Airports body ACI Europe has welcomed the European Commission’s decision to set a 50% slot usage threshold for the upcoming Winter 2021 season, in stark contrast to the condemnation of the move from airlines body IATA.

Describing the 50% threshold as “pragmatic and proportionate” – compared with IATA’s insistence that it was ”out of touch with reality” – ACI Europe director general Olivier Jankovec suggests that a higher threshold might have been viable and that he expects the level to increase for the summer 2022 season, before a return to the 80:20 usage rule in Winter 2022.

“The aviation sector, having been brought to its knees by the pandemic, can and must now embrace and build upon the green shoots of recovery,” says Jankovec. “And whilst a return to 2019 passenger levels remains a distant vision, our ‘new normal’ does increasingly come with growing levels of stability, thanks to vaccination, certification and testing protocols.

“This means that a gradual return to slot usage rules, following much needed temporary relief in a time of crisis, is now appropriate.”

May 2021 KLM

Source: Markus Mainka/

The airport view on slot constraints often differs to that of airlines

Jankovec’s positive response follows a markedly negative one from IATA.

“The result of these changes will be to restrict the ability of airlines to operate with the agility needed to respond to unpredictable and rapidly changing demand, leading to environmentally wasteful and unnecessary flights,” the airline association said on 23 July.

It believes that the intra-Europe recovery does not justify the 50% threshold, despite that level being in place for the current summer season in the EU. The organisation estimates that international travel will only reach 34% of pre-crisis levels by the end of 2021, and its director general Willie Walsh has previously suggested that a 30% winter threshold would be more appropriate.

The last time the threshold for an approaching winter season was being discussed in 2020, European airline and airport bodies issued a joint plea for a waiver to be kept in place. The waiver of the 80:20 rule for that winter season did not stipulate a different threshold, instead allowing airlines to hold on to slots by meeting a set of conditions around notification of non-usage. The EU then adopted a 50:50 ‘use it or lose it’ rule for the current summer season.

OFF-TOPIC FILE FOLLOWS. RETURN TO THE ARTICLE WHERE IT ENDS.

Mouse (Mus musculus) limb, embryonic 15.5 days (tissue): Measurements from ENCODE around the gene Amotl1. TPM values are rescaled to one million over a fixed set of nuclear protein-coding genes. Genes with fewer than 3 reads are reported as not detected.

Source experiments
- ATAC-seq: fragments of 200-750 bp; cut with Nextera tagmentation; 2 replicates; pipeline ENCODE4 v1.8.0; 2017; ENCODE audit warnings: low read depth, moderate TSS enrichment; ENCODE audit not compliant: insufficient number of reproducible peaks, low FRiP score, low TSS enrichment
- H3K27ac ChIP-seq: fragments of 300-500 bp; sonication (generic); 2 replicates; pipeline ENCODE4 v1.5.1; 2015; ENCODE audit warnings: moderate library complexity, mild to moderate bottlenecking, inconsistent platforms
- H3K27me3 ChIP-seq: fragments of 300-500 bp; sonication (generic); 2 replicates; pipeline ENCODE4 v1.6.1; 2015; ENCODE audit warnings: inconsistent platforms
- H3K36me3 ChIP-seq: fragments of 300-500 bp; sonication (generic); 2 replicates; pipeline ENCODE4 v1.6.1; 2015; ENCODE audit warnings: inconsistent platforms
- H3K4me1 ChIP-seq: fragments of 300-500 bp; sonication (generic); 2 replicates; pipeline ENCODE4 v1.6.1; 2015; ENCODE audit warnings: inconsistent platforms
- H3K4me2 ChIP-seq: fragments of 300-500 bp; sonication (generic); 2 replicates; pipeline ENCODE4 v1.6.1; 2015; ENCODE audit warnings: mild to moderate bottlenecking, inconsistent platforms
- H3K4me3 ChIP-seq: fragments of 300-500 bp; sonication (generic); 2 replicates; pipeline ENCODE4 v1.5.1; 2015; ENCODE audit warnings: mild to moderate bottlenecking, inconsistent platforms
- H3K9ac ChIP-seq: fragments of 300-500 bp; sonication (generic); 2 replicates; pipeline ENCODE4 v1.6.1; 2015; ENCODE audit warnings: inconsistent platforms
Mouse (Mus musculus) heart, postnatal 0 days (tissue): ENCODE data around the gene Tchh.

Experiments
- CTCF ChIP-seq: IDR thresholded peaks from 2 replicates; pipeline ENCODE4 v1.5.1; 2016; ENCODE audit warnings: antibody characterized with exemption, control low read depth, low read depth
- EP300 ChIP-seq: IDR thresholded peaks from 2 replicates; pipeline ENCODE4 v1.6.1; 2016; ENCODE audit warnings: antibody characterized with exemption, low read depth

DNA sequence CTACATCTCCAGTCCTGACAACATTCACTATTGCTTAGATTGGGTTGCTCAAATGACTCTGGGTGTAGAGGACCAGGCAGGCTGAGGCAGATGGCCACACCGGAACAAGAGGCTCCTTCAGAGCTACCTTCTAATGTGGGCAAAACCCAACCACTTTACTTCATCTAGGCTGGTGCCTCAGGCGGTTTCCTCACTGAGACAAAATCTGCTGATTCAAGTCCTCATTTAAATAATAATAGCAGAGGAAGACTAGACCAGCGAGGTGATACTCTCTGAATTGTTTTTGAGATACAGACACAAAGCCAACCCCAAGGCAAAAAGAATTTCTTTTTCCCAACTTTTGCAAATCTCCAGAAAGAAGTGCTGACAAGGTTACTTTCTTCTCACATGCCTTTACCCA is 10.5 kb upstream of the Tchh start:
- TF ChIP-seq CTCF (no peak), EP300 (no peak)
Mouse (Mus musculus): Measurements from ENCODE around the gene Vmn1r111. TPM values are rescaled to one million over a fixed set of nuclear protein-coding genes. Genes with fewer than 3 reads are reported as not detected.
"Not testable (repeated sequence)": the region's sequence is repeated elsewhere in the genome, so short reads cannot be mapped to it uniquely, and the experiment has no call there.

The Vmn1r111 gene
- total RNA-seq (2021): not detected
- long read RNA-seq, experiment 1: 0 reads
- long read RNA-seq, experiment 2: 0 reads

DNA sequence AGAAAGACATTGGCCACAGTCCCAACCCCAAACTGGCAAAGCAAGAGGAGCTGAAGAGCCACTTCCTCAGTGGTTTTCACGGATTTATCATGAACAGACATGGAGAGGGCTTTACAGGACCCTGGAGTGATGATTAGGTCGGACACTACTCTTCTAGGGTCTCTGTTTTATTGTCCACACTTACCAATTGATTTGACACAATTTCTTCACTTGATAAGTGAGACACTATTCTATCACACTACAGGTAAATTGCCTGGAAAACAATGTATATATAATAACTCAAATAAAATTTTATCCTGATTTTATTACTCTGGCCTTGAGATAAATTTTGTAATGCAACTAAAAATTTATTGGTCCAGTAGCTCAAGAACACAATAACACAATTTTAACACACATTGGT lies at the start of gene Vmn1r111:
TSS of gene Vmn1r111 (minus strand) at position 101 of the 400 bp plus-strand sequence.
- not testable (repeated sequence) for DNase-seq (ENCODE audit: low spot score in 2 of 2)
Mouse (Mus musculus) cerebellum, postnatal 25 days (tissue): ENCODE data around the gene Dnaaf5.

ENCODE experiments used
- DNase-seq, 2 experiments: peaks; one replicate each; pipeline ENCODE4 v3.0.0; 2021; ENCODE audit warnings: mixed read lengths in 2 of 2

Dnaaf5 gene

No longer a part of the EU, the UK continued a full slot waiver into the current summer season. A government paper from June this year suggests, however, that it is considering adopting the same 50:50 threshold proposed by the EU for winter 2021.

Slots to talk about

Given the complexities of the issue, it is rare for airlines and airports to have a single voice on slot rules.

Airlines are keen to hold on to what are often expensive assets that give them network-planning certainty at around 100 slot-constrained airports in Europe. As the Covid-19 crisis continues, they argue that its devastating impact means the 80:20 ‘use it of lose’ rule is unworkable, with a much lower threshold being appropriate.

But airports often express concern that airlines have too much power on the issue.

In being allowed to hold on to slots despite low usage – while essentially maintaining the pre-crisis status quo, whatever the potential competitive impact of the upheaval created by the crisis – airlines limit the opportunities for competition at airports, while leaving the latter at the mercy of what some industry observers believe are unnecessarily opaque rules. 

Indeed, on the eve of the pandemic, ACI Europe issued a set of recommendations, calling for a fundamental reform of the way airport slots are allocated. Among its demands, the report asked for more transparency around the awarding of slots and for greater consideration to be given to aiports’ strategic aims during the process.

“Under the current rules, airports have no say in the way in which the very infrastructure they are creating and investing in is being used by airlines,” Jankovec said at the time.